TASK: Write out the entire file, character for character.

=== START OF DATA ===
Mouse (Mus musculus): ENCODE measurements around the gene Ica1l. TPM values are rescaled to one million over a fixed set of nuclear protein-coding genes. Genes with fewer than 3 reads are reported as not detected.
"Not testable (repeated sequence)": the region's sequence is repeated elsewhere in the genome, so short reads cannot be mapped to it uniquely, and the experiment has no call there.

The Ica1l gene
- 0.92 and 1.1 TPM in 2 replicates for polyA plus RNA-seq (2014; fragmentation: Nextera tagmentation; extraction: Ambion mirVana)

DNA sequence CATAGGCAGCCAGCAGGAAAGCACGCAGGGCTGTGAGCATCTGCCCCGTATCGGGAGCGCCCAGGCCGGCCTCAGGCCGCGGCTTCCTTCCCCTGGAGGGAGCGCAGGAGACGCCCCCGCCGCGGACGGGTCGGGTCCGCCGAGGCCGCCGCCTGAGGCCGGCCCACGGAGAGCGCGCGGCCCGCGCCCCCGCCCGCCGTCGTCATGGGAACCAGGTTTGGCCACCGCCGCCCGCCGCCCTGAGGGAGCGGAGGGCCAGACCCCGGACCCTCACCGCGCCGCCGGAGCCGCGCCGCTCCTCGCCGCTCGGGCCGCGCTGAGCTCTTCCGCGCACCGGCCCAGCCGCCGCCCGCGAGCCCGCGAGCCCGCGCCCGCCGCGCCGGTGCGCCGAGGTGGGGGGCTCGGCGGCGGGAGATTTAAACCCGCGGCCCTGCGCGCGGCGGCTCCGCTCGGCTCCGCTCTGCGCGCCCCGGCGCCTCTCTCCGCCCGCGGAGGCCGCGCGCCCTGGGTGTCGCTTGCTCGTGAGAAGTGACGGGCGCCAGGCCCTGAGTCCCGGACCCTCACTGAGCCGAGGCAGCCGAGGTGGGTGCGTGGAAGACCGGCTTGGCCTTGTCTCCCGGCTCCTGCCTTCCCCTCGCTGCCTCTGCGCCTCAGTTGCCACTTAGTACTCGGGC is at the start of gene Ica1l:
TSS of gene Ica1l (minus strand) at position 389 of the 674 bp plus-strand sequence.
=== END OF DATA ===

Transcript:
Mouse (Mus musculus): ENCODE measurements around the gene Ica1l. TPM values are rescaled to one million over a fixed set of nuclear protein-coding genes. Genes with fewer than 3 reads are reported as not detected.
"Not testable (repeated sequence)": the region's sequence is repeated elsewhere in the genome, so short reads cannot be mapped to it uniquely, and the experiment has no call there.

The Ica1l gene
- 0.92 and 1.1 TPM in 2 replicates for polyA plus RNA-seq (2014; fragmentation: Nextera tagmentation; extraction: Ambion mirVana)

DNA sequence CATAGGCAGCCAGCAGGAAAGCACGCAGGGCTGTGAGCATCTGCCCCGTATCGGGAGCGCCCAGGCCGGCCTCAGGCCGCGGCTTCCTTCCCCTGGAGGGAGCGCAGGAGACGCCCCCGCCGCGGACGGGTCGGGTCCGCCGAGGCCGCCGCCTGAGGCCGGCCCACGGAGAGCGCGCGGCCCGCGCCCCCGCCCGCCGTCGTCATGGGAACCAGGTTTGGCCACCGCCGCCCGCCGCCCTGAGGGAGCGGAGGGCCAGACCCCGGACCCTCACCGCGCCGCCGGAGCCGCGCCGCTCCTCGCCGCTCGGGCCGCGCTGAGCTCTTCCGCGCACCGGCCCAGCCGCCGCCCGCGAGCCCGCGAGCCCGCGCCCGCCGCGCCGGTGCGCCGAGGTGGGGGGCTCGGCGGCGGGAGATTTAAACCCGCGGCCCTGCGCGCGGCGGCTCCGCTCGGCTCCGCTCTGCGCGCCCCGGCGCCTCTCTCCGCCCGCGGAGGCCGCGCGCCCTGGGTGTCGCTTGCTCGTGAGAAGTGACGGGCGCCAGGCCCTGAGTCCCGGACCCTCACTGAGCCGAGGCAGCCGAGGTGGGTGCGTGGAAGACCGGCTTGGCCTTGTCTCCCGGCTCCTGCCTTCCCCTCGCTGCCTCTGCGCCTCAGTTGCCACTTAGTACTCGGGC is at the start of gene Ica1l:
TSS of gene Ica1l (minus strand) at position 389 of the 674 bp plus-strand sequence.